Herold, Ehrenfriedersdorf, Erzgebirge
9.4 x 7.1 x 3.1 CM (cabinet)
Rich well crystalized German Berthierite from Saxony. An older specimen with several previous labels, this has very distinct crystals and bright luster. This is noticeably different from better known Romanian Berthierite due to a much brighter luster and vivid golden- silver colors. The specimen has an unusually detailed locality information, roughly translated as the 115M level on track 15, new camp area of the Herold mine. Berthierite is not usually considered as an attractive mineral but this is far more flashy than typical.
Apatite- gem clear in Calcite
Liscombe Deposit, Monmputh, Haliburton County
3.2 x 2.4 x 1.4 CM (thumbnail)
A killer thumbnail from the Liscombe Deposit in Ontario, Canada which in the seventies produced a few exceptional gem Apatites. Some of the best were in a contrasting light pink Calcite. This is a small, perfect example, doubly terminated (the terminations are typically a little rounded as seen) and fully transparent. The faces have a bright glassy luster and the color is vibrant. This does fit in a thumbnail box and is in perfect condition, unrepaired and better in person.
A fine large thumbnail with a perfect gem Beryl nicely perched on rounded Albite crystals. Additionally there are some inclusions of radiating accicular crystals of what are reported to be Ferro-Columbite. These are not tested by us, but do seem to match others that have been. No damage and looks fine from many angles. A great example from this famed Pegmatite zone.
Hematite PS after Marcasite
White Desert, Farafra Oasis
New Valley Governorate,
2.9 x 2.8 x 2.7 CM (small miniature/ large thumbnail (toenail))
A perfect complete radiating pseudomorph with super form. I consider these Pseudomorphs from Egypt some of the best values in minerals today. They are sporadically available on the market and sometimes (as in this piece ) have a highly esthetic form. This shows perfectly well the original crystal structures. A choice example, no damage or contacts.
Rhodochrosite- gem clear Rhomb
Black Rock Mine, Black Rock District, Kalahari Manganese Field
Northern Cape Province,
1.4 x .6 x .3 CM (thumbnail)
Small yet very vivid red and super transparent, a colorful gem crystal. , Sharp and perfectly terminated (these almost always have tiny tip cleaves) a very cute Rhodochrosite from the Kalahari. From the Black Rock mine, this is an older collection piece as these were found decades ago, before the big discoveries at NChwanning. Perfect clarity and a choice thumbnail.
From one of the oldest Mine sites in Europe (close to 900 years plus) this is an exceptional vintage specimen. Well formed Cerussites with elongated pseudohexagonal habit are perched across a crystalized Galena face. The Cerussites are a sooty butterscotch yellow-orange color and are mostly in clusters yet are distinct and well separated. Largest reach 2.5 CM Old labels include one from Muralt (Vienna). In remarkable condition for this very delicate specie, there are only some minor bruises on the outer edges. The Galena has a complexly crystalized surface and the Cerussite is quite strongly Fluorescent.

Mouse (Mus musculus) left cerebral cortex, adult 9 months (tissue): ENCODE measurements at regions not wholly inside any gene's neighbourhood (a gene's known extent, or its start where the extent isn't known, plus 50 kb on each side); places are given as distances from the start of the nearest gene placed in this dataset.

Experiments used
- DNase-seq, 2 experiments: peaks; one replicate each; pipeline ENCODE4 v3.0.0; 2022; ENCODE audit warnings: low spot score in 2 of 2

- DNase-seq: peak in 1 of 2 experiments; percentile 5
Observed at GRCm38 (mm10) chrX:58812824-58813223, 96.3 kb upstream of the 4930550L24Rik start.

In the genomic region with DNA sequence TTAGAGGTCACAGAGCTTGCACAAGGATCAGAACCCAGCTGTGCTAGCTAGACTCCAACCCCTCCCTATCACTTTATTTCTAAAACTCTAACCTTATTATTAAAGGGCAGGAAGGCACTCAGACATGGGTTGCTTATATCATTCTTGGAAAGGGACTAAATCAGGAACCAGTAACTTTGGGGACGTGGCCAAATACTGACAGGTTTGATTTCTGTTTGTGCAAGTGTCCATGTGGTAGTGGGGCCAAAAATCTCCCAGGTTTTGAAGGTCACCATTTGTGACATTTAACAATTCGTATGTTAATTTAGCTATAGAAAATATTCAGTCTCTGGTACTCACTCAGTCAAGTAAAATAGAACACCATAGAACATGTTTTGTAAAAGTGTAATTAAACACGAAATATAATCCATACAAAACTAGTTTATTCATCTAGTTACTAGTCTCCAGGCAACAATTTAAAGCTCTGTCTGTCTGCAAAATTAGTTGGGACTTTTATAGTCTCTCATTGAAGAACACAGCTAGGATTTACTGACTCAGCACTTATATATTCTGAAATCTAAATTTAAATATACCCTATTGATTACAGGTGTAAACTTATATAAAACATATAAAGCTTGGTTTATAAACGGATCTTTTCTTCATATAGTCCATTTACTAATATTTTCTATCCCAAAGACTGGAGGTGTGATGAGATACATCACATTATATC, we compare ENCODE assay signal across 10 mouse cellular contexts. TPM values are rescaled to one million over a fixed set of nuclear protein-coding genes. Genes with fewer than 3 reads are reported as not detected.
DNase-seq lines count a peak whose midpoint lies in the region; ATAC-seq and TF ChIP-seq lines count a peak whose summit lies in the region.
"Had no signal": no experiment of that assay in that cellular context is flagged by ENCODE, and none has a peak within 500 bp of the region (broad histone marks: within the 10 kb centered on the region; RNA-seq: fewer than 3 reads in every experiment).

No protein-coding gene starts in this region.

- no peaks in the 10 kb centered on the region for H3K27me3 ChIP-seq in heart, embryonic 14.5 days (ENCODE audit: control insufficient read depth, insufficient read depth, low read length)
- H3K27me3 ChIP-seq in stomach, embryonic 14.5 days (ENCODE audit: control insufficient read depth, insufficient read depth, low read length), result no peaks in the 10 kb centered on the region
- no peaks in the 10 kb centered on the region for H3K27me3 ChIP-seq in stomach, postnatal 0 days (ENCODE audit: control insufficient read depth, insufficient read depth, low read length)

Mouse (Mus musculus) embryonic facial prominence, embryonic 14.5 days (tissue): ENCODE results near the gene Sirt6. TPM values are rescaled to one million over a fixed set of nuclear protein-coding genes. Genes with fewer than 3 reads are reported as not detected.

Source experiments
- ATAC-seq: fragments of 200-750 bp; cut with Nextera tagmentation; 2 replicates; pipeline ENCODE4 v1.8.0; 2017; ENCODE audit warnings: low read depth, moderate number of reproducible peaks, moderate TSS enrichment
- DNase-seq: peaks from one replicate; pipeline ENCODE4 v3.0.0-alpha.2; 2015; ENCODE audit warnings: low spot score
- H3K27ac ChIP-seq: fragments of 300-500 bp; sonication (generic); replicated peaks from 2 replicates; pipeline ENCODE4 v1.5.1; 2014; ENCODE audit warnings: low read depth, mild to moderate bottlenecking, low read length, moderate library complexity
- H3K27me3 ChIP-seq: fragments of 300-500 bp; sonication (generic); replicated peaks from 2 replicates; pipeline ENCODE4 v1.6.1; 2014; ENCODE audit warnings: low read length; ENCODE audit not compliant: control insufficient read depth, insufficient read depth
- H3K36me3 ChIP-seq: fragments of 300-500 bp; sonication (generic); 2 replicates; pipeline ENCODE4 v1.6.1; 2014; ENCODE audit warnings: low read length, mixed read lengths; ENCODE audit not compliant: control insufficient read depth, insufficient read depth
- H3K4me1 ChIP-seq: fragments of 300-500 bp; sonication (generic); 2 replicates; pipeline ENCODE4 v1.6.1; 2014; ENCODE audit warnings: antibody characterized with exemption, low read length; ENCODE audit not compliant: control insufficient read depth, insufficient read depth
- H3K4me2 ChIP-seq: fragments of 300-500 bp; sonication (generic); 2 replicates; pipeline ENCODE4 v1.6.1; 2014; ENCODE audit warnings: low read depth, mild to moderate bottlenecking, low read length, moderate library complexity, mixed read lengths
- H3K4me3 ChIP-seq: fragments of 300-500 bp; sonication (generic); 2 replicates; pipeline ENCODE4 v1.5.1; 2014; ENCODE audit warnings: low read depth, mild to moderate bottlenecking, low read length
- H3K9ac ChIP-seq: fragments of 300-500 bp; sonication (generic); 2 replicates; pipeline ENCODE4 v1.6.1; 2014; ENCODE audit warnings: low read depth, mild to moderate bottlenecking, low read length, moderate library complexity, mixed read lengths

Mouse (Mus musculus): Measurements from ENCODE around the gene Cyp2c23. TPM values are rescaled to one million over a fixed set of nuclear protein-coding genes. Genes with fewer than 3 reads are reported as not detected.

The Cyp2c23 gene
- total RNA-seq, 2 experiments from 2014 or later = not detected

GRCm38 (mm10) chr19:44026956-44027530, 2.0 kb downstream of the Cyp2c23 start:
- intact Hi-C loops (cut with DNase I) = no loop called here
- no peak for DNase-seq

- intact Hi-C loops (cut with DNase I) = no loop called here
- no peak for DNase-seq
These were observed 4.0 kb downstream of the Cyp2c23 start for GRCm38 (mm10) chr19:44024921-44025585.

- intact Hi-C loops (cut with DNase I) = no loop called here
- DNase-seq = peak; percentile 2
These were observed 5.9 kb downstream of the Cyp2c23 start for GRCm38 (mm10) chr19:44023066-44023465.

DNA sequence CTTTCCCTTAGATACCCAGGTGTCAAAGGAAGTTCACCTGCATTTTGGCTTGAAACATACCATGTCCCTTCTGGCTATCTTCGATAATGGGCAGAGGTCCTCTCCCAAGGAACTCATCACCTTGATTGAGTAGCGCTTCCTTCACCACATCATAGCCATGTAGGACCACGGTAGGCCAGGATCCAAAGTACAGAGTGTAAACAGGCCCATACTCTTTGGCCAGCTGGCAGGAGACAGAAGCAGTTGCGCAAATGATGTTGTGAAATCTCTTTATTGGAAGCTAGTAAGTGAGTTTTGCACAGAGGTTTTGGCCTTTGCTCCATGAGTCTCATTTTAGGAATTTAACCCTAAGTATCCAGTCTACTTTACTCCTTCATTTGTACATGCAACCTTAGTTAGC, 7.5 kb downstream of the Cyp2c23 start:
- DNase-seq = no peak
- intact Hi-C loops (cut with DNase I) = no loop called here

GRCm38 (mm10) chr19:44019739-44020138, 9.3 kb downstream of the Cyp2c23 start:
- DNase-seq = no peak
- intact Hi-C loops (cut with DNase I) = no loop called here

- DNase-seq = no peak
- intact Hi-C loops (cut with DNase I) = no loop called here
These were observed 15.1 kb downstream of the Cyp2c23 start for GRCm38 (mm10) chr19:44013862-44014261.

Quartz with Hematite
Chubb Lake, St. Lawrence County
2.2 x 2.1 x 2.1 CM (thumbnail)
A superb thumbnail- doubly terminated Quartz from Chubb Lake that looks remarkably like a fine English (Cumberland area) Quartz. This has inclusions of sharp Hematite crystals and a few on the exterior of a few faces as well. The crystal is quite transparent but densely included with the Hematites so it seems murky inside. In flawless condition, this has very sharp edges and almost non-existanct prism faces (they are under 1 mm in size). This locality has been closed for decades and dates back to the 1850 vintage. Good pieces of this quality are quite rare, certainly less common that their British counterparts.
A Mimetite from older (1962-64) finds at Mina Ojuela that looks very different from most later materials. The Mimetites are unusually sharp and lustrous, many prisms with hoppered terminations. The crystals are brilliant yellow on one side of the specimen and a dull brown on the other side. Mixed in are several small Calcite rhombs which are transparent too. Most of the crystals are perfect and undamaged but there also spots with damage that keeps this far less pricey. Although not very easily seen without magnification they are there. These older Mexican Mimetites are unlike the later and larger finds that are very well known (San Pedro Coralitos etc), these are not the usual rounded form but are more glassy and quite prismatic.